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April 1, 2023



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Masking the field of view!


An astronomer sits down and decides that tomorrow he wants to eliminate all the light he is not interested in from the focal plane so that only the light he wants to work on remains. He designs a mask with a few well-placed slits bored through it, and leaves the specifications so that, using a machine specially set up for the purpose, an engineer will have the mask ready for the following night…The OSIRIS masks are not for fancy dress but rather for selecting light. To equip it to perform the tasks that will be demanded of it, this instrument has a quite exceptional Mask Unit.

The Mask Unit is the part of the instrument responsible for picking up the mask chosen by the astronomer and fixing it into the focal plane.

Manufactured at the Instituto de Astrofísica de Canarias (IAC), the Mask Unit ran into design problems early in its development: OSIRIS’ field of view is spherical and very large. The masks needed to be adapted to this field of view and had to be slightly curved. From a structural perspective this was a small challenge, but it was not the only one.

The Mask Unit is made up of two principal components: the store and the loader.

The store has enough room for 13 masks which can be of five different types: long slit; for fast photometry; a charge shuffling mask; a frame transfer mask (these four are made of a single unit) and finally a mask for multi-object spectroscopy (multi-slit, which consists of a layer of laminate on which the slits are cut and a frame onto which the laminate is mounted). This last type of mask will be specially designed for each project when requested by an astronomer, using programmes developed specifically for the purpose. Each mask will have a barcode so that a reader can locate and install it.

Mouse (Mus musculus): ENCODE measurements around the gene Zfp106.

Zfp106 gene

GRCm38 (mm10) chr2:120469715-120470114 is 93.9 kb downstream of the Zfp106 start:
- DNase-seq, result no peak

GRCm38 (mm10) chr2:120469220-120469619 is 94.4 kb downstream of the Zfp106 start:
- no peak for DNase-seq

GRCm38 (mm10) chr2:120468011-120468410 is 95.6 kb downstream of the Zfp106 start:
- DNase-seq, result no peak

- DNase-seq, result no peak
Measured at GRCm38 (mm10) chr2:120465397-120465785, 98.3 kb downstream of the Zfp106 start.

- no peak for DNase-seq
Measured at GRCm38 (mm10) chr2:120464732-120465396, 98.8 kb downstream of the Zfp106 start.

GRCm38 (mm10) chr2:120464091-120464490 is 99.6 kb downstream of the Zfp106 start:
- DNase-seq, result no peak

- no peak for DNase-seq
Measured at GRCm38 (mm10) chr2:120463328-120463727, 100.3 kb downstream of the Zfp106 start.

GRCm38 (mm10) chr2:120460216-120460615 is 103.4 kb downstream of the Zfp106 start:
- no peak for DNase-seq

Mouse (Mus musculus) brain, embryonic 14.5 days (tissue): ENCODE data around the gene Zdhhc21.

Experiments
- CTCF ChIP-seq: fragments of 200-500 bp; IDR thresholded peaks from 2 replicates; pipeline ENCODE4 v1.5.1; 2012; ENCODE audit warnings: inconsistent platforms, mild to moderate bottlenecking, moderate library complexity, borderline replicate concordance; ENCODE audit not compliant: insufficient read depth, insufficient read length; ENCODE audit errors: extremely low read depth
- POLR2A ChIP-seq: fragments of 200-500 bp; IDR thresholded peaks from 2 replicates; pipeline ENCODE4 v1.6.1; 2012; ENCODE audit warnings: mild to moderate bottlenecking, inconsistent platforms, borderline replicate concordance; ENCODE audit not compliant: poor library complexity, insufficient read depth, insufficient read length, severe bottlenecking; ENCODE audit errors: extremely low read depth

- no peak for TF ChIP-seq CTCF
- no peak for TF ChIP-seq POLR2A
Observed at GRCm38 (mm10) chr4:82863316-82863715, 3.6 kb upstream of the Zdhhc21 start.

When the mask has been selected, the loader takes it from the store and positions it in the focal plane to within a margin of error of just a few microns. The loader has a brake, a decoder that displays the position of the mask, a brushless motor (to avoid any potential for interference with the electronics in the detector’s reader), a reductor (which changes the transmission relation like the gearbox in a vehicle) and an axle, which moves the mask.

Loaders are traditionally designed with more motors than this, but in this case, they have been replaced with springs for greater reliability. According to Lorenzo Peraza, the engineer at the Instituto de Astrofísica de Canarias (IAC) who designed this part of the instrument, "one of the engineering challenges posed by this type of mechanism is finding a compromise in the between giving it as long a life as possible and making maintenance easy."

The whole process of changing a mask will take 30 seconds, much less than in other instruments, and inserting a mask will take just 12 seconds. This is less time than it takes for information from the instrument's CCD detector to be read so that there will be no additional waiting time, allowing best use to be made of observation time.

What better way to understand all this than watching the video?

Natalia R. Zelman

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